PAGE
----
Category Archives: Themed photos

Zephyr

Generally acknowledged as the worst of the national lockdowns, ‘Lockdown 3.0’ – which started officially on 5th January 2021 and drifted interminably through winter and into a grey, drizzly spring – has been, to put not too fine a point on it, resoundingly s**t.

Dark and cold for most of the last 4 months, the Covid-19 pandemic has once again robbed us of seeing family and friends, deprived us of entertainment (cinemas, theatres, gigs…all legally banned) and forced us to convert living into office space. Any sense of fascination for these unchartered waters, or gallows humour (such that it was), has long since departed. And the novelty of regular Zoom calls has dwindled. We’ve hunkered under blankets, stuck out our bottom lips, and refused to show any more of that bl**dy British stoicism our Prime Minister is so keen to eulogize.

And yet… As we enter May, there are signs to be hopeful. “We’ve been here before!” the more hard-core pessimists declare. And it’s becoming easy to slip into that mindset. Especially when, for the third time in as many weeks, a social engagement has been postponed due to dreary weather. WOE IS ME! WILL THIS ORDEAL NEVER END?!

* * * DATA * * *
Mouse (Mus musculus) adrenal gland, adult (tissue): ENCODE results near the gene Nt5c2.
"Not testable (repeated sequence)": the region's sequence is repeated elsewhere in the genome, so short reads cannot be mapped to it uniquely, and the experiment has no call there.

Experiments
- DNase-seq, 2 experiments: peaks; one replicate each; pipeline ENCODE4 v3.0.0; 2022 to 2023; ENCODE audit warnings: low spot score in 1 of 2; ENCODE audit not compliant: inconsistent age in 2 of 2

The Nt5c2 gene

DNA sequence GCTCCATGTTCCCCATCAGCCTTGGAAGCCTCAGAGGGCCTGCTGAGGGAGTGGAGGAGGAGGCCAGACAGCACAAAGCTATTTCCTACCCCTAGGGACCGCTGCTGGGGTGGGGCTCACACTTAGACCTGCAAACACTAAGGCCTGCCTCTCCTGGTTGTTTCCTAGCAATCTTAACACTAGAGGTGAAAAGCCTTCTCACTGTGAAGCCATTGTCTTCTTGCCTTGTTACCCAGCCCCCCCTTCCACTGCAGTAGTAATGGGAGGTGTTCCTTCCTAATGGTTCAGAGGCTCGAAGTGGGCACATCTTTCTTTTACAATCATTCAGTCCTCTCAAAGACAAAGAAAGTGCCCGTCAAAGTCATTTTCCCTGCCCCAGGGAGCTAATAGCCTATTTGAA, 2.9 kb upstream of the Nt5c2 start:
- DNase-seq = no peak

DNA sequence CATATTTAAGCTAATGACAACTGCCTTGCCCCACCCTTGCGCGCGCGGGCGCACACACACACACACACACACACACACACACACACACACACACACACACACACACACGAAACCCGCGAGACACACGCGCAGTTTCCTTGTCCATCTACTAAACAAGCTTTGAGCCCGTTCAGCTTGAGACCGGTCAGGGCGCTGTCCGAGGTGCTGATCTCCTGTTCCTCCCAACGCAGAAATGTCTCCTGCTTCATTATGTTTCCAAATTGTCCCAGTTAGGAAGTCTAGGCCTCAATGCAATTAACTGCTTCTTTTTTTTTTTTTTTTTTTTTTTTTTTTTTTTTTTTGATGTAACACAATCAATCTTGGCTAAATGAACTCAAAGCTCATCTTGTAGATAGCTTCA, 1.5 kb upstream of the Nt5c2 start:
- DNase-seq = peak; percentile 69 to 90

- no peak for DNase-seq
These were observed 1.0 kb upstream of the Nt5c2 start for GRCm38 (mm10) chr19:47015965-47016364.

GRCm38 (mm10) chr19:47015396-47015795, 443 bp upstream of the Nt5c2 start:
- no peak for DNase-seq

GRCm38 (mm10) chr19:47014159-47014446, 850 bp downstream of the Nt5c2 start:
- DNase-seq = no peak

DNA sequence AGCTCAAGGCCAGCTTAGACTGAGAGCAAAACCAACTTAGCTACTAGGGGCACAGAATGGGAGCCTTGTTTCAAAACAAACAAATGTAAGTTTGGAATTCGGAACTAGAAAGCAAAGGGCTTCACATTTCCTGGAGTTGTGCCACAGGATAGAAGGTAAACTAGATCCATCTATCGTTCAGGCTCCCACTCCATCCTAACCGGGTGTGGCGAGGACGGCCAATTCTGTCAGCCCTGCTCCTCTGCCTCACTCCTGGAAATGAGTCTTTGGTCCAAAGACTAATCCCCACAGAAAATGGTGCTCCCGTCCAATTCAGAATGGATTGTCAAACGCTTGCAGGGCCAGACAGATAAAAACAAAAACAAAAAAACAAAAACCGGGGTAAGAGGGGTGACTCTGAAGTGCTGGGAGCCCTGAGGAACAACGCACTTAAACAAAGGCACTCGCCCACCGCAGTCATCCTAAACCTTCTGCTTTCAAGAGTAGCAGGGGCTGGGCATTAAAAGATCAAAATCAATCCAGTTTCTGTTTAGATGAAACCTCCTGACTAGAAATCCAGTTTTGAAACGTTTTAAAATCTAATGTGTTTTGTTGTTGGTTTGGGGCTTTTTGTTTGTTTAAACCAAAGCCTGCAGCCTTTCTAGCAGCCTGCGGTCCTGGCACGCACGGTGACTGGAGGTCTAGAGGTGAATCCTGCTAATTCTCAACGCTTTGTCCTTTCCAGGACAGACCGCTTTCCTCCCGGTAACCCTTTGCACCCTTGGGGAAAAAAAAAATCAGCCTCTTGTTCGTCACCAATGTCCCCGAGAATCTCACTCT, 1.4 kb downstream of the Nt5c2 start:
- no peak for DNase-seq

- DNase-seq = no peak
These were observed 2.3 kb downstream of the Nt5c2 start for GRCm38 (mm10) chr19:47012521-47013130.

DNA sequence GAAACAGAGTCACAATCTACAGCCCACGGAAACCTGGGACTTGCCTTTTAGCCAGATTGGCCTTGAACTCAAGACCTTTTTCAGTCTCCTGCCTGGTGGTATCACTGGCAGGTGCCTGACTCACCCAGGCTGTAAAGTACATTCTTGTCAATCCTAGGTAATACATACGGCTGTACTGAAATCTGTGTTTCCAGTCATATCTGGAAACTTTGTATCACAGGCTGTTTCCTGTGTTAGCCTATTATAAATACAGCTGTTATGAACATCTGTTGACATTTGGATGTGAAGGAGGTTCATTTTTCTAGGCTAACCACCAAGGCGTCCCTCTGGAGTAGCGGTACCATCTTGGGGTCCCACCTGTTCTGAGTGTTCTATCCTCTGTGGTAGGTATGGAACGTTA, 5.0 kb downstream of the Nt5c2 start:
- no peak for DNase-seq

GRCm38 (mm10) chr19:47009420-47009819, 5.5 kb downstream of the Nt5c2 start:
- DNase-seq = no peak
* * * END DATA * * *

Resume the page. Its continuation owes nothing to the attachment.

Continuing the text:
Yes. Yes, it will. On 21st June. And – actually – things will be pretty much back to normal from 17th May. They will. We will be able to hug again, and drink together in the warm, and stay over at each others’ houses….and finally watch ‘Nomadland’ on the big screen. Basic human rights restored!

So I will not embrace the mantra du jour: “It’s the hope that kills you”. I’ve watched far too many Disney films in my day for that. Hope is a wonderful thing. Today I get my second dose of the vaccination. And I look forward. To a warm, long, sunny summer. To trips around the UK. To meeting friends’ new babies for the first time. To sharing picnic food. To seeing my mum and dad. To parties. And weddings. And meals out that don’t involve sitting in scarves under makeshift awnings.